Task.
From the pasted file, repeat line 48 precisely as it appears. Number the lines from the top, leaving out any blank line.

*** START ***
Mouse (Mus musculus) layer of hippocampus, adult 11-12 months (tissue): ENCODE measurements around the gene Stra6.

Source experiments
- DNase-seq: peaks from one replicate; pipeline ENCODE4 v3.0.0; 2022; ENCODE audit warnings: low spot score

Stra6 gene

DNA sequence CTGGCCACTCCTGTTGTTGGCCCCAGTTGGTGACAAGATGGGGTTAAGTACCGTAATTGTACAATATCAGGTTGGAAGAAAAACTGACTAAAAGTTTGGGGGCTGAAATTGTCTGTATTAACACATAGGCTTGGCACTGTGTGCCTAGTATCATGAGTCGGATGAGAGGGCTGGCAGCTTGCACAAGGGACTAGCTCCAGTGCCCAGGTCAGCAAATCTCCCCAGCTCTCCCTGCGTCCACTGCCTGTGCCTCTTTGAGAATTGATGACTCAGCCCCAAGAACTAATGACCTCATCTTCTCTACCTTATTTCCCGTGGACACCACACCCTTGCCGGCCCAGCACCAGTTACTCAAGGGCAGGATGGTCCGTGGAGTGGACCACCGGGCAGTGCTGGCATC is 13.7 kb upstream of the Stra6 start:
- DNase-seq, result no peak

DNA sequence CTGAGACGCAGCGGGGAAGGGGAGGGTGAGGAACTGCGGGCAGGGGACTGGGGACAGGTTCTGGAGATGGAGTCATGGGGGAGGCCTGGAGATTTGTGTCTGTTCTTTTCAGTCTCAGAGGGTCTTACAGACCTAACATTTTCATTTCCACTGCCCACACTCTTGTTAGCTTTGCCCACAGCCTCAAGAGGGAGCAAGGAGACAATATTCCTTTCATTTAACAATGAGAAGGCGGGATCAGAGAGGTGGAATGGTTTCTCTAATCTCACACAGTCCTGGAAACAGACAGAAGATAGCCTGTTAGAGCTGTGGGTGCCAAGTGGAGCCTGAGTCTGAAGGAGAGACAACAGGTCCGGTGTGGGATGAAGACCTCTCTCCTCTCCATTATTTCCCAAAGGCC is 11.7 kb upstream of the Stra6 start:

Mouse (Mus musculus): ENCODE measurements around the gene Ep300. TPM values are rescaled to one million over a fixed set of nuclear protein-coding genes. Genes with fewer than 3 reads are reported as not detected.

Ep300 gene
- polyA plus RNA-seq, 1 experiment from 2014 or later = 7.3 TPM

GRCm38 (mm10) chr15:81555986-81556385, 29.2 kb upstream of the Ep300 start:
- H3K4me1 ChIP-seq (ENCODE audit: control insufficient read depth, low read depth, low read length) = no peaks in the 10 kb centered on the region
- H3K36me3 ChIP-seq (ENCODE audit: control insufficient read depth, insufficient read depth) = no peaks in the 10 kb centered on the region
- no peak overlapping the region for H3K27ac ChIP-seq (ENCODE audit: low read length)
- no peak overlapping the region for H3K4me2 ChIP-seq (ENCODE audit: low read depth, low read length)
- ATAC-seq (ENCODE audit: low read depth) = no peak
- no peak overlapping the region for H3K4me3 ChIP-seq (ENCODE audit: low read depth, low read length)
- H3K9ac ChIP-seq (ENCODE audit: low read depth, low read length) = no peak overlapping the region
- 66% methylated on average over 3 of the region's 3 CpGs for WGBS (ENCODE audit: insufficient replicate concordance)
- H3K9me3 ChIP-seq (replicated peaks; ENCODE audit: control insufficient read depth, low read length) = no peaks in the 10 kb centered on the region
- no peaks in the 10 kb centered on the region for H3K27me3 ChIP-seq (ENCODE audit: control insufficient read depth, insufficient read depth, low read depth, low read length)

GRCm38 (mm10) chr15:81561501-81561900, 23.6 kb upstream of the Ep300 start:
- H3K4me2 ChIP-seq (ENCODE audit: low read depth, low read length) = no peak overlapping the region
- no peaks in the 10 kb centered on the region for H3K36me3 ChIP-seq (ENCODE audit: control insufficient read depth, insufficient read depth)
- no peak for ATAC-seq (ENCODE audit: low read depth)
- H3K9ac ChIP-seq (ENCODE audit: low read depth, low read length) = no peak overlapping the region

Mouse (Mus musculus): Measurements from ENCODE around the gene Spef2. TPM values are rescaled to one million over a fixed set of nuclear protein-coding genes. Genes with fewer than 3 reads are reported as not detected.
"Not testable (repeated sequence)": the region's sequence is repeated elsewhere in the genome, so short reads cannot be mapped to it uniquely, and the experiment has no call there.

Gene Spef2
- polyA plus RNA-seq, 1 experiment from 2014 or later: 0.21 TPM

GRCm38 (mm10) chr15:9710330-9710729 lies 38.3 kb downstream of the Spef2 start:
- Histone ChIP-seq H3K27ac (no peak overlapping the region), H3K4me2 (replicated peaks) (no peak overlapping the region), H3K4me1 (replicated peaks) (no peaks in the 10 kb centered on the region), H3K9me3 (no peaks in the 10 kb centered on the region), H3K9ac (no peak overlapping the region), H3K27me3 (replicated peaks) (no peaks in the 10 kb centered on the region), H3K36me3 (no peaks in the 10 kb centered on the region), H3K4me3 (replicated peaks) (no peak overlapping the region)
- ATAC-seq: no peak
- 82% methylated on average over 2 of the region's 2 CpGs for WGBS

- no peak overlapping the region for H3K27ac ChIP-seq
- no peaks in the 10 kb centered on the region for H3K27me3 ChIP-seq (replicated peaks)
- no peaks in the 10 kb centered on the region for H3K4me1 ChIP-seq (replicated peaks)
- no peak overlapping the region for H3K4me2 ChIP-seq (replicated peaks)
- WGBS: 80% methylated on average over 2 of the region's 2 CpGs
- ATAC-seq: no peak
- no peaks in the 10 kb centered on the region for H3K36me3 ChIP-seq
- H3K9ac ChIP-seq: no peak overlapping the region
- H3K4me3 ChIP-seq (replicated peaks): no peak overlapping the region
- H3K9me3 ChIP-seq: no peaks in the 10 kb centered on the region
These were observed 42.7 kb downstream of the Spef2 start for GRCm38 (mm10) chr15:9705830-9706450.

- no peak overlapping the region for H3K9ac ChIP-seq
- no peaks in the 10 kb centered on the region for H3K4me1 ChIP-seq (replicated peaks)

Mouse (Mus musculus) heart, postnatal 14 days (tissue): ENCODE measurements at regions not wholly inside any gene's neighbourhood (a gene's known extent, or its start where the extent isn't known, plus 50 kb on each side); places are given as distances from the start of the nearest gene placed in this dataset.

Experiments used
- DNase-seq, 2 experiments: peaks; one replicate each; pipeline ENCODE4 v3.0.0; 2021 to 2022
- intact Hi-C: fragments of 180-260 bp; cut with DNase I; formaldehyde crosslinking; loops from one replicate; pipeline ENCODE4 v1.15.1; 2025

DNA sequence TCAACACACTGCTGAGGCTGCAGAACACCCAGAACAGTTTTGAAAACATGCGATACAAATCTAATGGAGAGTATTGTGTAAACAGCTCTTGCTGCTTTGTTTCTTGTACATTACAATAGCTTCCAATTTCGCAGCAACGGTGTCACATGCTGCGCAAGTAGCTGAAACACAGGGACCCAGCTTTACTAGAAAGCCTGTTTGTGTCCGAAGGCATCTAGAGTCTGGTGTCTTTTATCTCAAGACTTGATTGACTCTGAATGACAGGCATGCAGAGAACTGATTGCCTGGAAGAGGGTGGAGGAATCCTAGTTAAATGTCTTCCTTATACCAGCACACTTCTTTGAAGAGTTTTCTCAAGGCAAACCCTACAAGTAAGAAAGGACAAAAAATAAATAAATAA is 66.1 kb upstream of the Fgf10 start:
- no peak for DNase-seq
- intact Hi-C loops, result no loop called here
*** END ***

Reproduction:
Mouse (Mus musculus) heart, postnatal 14 days (tissue): ENCODE measurements at regions not wholly inside any gene's neighbourhood (a gene's known extent, or its start where the extent isn't known, plus 50 kb on each side); places are given as distances from the start of the nearest gene placed in this dataset.